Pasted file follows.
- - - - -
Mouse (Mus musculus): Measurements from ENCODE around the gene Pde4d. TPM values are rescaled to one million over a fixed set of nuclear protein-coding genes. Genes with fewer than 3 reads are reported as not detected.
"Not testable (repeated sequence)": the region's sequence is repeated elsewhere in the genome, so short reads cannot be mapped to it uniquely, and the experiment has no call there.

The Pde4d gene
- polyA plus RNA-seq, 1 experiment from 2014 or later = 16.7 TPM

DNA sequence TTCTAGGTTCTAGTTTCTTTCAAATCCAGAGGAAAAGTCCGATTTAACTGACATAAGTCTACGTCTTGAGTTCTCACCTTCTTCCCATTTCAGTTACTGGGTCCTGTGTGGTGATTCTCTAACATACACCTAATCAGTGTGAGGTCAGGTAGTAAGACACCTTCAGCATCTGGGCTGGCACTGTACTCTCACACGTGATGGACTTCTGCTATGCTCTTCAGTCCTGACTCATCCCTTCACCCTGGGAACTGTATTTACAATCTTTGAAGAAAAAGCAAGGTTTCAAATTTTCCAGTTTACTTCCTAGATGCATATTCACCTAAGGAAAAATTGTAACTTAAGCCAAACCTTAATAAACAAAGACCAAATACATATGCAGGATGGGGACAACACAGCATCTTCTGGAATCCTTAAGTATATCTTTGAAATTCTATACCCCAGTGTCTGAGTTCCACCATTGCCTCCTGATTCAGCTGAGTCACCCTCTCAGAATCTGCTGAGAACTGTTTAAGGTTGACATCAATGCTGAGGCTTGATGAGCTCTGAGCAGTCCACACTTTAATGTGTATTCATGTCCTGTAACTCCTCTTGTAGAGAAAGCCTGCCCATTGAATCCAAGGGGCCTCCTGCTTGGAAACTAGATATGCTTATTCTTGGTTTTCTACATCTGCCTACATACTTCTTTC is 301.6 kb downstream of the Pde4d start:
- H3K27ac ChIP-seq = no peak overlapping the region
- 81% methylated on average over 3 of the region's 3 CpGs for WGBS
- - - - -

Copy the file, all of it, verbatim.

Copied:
Mouse (Mus musculus): Measurements from ENCODE around the gene Pde4d. TPM values are rescaled to one million over a fixed set of nuclear protein-coding genes. Genes with fewer than 3 reads are reported as not detected.
"Not testable (repeated sequence)": the region's sequence is repeated elsewhere in the genome, so short reads cannot be mapped to it uniquely, and the experiment has no call there.

The Pde4d gene
- polyA plus RNA-seq, 1 experiment from 2014 or later = 16.7 TPM

DNA sequence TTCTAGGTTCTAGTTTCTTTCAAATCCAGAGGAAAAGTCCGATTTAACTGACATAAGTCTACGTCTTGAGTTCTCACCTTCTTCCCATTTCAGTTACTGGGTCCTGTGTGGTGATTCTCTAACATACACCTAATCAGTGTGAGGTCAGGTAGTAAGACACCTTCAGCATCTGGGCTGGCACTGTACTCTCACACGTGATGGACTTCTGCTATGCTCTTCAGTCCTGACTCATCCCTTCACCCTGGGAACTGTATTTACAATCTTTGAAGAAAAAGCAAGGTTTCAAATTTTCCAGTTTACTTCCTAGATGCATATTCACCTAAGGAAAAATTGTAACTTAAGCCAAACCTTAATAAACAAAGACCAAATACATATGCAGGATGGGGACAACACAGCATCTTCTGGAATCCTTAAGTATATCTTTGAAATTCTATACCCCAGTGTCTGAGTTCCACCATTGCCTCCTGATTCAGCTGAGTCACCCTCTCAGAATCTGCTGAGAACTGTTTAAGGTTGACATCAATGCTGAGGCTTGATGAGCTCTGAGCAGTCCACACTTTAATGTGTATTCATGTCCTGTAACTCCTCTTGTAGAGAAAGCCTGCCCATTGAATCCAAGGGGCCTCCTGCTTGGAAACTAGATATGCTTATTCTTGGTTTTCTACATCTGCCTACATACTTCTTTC is 301.6 kb downstream of the Pde4d start:
- H3K27ac ChIP-seq = no peak overlapping the region
- 81% methylated on average over 3 of the region's 3 CpGs for WGBS